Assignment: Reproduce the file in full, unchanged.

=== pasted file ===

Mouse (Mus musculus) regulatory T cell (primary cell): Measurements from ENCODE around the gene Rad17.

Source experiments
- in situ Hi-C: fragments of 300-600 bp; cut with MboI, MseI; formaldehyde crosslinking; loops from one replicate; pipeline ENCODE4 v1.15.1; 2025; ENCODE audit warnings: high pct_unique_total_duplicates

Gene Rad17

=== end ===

Mouse (Mus musculus) regulatory T cell (primary cell): Measurements from ENCODE around the gene Rad17.

Source experiments
- in situ Hi-C: fragments of 300-600 bp; cut with MboI, MseI; formaldehyde crosslinking; loops from one replicate; pipeline ENCODE4 v1.15.1; 2025; ENCODE audit warnings: high pct_unique_total_duplicates

Gene Rad17